But it’s also an excellent way to visually pinpoint places all across the island — from Tobermory at the top to Fionnphort just next to Iona and everywhere in-between. It’s also much more than a mapping service. Listings on there can offer a wealth of additional information put up by property owners and independent reviews from former holidaymakers.

Here’s my run-though on how easy it is to use Maps to quickly find what you’re looking for:

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How to find Beach House Self Catering on Mull… an explainer

I’ve discovered a very handy service lately called Screenr. It lets you make short (5 minute) screencasts of whatever’s on your computer’s screen.

I used the opportunity to put together another quick explainer video on how you can make use of our ‘Getting to Mull‘ page which has all the details you’ll need, not only to get up to Mull, but also to find Beach House, once you’re on the island for your self catering holiday.

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Mull… the Otter’s paradise

At this time of year the BBC trots out its usual gaggle of over-enthusiastic wildlife presenters to coo over all sorts of soft and cuddly creatures in Autumnwatch. It’s just started a new run, “for an eight week celebration of UK wildlife”.

But I am not meaning to belittle overly-keen TV wildlife presenters. It’s great that our national broadcaster makes a big deal out of the country’s wildlife and tries to educate a predominantly urban population about the nature that’s all around us.

In his own small way, that’s also what landscape painter, and more recently, film-maker Angus Stewart is trying to do. I recently discovered his film, made over two years, of a local otter living in amongst the people of Mull and specifically the town of Tobermory. Aptly called ‘Tobermory and the Otter’, it recounts the tale of wild otters which become bold enough to live and interact with Tobermory’s local characters going about their daily lives.

As Angus explains, “This film is a rare insight into the usually secretive life of wild otters. You will see how an otter makes use of a community, its ingenuity and strategies, how it went about stealing… from fishing boats and the range of fish it caught as well as showing the remarkable interactions it chose to have with the town’s residents.”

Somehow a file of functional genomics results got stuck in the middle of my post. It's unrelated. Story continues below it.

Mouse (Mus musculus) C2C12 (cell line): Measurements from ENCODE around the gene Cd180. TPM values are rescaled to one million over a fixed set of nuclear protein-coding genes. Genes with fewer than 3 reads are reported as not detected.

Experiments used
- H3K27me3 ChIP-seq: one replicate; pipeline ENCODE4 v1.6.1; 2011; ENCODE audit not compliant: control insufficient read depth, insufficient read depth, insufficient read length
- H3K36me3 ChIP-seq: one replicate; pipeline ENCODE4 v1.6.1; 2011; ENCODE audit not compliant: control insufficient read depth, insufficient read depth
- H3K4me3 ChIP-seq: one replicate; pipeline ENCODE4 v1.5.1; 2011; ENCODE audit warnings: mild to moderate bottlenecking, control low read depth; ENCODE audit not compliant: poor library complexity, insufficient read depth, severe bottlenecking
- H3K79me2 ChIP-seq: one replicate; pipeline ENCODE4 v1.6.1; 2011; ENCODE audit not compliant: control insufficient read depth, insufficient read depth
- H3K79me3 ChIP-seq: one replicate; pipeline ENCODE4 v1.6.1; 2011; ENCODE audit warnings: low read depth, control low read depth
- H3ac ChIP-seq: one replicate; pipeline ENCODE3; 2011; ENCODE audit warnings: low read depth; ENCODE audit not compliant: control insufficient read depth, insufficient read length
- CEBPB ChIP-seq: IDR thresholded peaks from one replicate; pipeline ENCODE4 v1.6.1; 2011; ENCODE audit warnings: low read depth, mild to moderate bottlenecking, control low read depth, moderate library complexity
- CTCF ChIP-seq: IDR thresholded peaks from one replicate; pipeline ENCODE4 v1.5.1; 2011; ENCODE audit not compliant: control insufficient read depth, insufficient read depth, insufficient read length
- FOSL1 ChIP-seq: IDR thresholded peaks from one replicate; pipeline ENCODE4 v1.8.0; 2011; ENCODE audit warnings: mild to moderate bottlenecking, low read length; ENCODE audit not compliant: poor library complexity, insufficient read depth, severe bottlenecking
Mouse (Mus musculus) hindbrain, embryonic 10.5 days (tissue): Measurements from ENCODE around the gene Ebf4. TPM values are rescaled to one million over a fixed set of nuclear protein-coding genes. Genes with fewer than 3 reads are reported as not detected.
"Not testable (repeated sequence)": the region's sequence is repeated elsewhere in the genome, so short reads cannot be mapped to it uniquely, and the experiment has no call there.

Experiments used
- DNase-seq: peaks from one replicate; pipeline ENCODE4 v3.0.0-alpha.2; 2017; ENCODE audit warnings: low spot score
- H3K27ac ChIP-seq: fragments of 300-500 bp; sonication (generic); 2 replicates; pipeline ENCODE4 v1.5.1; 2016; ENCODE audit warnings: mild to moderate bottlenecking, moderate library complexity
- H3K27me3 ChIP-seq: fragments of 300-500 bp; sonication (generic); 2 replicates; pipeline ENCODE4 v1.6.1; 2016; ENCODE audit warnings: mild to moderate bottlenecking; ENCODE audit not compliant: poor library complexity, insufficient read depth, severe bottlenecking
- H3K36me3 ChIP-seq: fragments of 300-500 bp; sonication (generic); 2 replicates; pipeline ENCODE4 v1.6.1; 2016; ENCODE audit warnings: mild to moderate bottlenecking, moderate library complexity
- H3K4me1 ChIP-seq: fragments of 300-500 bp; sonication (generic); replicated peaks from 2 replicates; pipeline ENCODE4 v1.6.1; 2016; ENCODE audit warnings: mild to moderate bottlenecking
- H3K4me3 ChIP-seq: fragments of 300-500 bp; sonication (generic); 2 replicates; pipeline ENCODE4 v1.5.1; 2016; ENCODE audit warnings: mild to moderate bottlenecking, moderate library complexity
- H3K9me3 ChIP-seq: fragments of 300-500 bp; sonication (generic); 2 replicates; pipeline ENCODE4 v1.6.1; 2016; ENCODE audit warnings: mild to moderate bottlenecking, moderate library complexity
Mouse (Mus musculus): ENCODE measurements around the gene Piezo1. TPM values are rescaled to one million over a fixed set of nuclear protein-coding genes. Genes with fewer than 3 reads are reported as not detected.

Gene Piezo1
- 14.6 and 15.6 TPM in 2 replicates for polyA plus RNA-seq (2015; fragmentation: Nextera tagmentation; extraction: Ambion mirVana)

The film reflects the changing nature of Mull weather throughout the year, with the ever-familiar backdrop of Tobermory’s painted facade completing the background of footage showing the extrovert otter in action.

It’s certainly a far cry from our all too camera-shy otters at our self-catering holiday home, Beach House. We have otters that live in and around the mouth of the local river, also called Beach. The Beach river flows into a crescent-shaped pebble-strewn beach which has large beds of seaweed towards the eastern tip of the bay. This is a perfect playground where the otters like to potter, most likely looking for tasty morsels of shellfish and unfortunate crab.

By contrast, the otters in Angus’s film seem far more relaxed in the hustle and bustle of life in and around Tobermory. So, if you rather like otters you might want to check out the movie clips of the full 50 minute presentation on his website and YouTube page. Though not currently available on DVD, it may be in the future.

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Isle of Mull Xmas Ideas… it’s such a puzzle

OK, OK… so it’s only the start of October, but my local supermarket has already pushed all its Xmas nonsense into the aisles. So I was thinking, what to get people that have been up to Beach House, our self catering former farmhouse which we restored some 20 years ago? It’s a tough one.

By artist Terry Harrison this painting has been turned into a 1000 piece jigsaw. But you could just as easily use your own images.Then I came across this rather simple, yet quite fun, idea. Why not give people a jigsaw of a scene taken on Mull? The thought was triggered by a recent link I probably found on Twitter to a website that is selling jigsaws made from a reprint of a painting showing Tobermory harbour and the colourful buildings that populate its seafront. The same puzzle’s available from a bunch of online retailers, including Amazon.